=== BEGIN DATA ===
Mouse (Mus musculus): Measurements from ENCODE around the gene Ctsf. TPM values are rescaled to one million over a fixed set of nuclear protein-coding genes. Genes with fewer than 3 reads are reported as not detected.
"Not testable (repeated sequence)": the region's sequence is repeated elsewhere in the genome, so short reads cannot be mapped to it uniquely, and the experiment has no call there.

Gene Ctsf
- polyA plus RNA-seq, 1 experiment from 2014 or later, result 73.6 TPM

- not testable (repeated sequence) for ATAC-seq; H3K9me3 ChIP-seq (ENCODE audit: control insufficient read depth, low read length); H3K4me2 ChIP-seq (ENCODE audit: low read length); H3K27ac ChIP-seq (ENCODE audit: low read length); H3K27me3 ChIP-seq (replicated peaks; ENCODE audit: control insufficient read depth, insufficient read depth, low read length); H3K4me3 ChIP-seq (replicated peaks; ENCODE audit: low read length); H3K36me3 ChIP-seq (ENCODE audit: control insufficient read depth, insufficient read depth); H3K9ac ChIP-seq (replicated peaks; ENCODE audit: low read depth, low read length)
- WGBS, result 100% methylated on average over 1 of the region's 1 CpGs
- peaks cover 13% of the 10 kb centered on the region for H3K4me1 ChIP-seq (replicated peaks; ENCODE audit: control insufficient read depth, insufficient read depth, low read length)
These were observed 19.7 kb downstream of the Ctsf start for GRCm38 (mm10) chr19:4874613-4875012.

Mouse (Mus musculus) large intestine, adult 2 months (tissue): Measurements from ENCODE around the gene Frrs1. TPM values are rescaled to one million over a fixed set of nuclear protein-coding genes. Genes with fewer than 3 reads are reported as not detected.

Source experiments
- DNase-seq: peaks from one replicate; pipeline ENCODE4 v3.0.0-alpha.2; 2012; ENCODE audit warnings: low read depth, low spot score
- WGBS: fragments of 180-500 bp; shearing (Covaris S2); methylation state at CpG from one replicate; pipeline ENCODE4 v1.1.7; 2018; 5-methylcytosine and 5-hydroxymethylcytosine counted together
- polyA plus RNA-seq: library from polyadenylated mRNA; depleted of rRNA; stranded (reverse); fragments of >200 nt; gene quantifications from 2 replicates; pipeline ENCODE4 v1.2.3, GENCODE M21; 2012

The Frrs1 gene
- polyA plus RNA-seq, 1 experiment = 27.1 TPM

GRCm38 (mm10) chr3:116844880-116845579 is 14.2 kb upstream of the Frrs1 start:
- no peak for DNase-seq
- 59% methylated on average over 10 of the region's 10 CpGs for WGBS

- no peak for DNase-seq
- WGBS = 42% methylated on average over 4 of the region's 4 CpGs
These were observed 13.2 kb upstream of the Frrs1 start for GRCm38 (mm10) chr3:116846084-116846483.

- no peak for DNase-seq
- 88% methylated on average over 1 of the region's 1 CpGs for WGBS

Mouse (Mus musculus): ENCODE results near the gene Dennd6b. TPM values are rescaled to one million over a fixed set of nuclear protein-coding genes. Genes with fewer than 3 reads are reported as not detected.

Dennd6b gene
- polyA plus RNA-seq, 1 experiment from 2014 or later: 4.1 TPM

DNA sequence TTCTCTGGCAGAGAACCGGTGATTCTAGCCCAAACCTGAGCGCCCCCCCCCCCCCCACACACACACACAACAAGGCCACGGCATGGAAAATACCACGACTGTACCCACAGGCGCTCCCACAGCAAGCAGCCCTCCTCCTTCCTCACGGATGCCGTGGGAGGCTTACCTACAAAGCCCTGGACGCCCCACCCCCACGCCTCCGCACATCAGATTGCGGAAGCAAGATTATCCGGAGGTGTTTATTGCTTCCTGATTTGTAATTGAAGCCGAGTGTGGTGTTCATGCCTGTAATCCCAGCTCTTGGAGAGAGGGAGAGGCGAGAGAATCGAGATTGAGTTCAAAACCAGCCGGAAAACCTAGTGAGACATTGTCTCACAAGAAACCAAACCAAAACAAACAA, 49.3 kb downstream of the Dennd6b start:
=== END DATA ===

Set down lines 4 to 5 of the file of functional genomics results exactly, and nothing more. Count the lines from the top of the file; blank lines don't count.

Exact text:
- polyA plus RNA-seq, 1 experiment from 2014 or later, result 73.6 TPM

- not testable (repeated sequence) for ATAC-seq; H3K9me3 ChIP-seq (ENCODE audit: control insufficient read depth, low read length); H3K4me2 ChIP-seq (ENCODE audit: low read length); H3K27ac ChIP-seq (ENCODE audit: low read length); H3K27me3 ChIP-seq (replicated peaks; ENCODE audit: control insufficient read depth, insufficient read depth, low read length); H3K4me3 ChIP-seq (replicated peaks; ENCODE audit: low read length); H3K36me3 ChIP-seq (ENCODE audit: control insufficient read depth, insufficient read depth); H3K9ac ChIP-seq (replicated peaks; ENCODE audit: low read depth, low read length)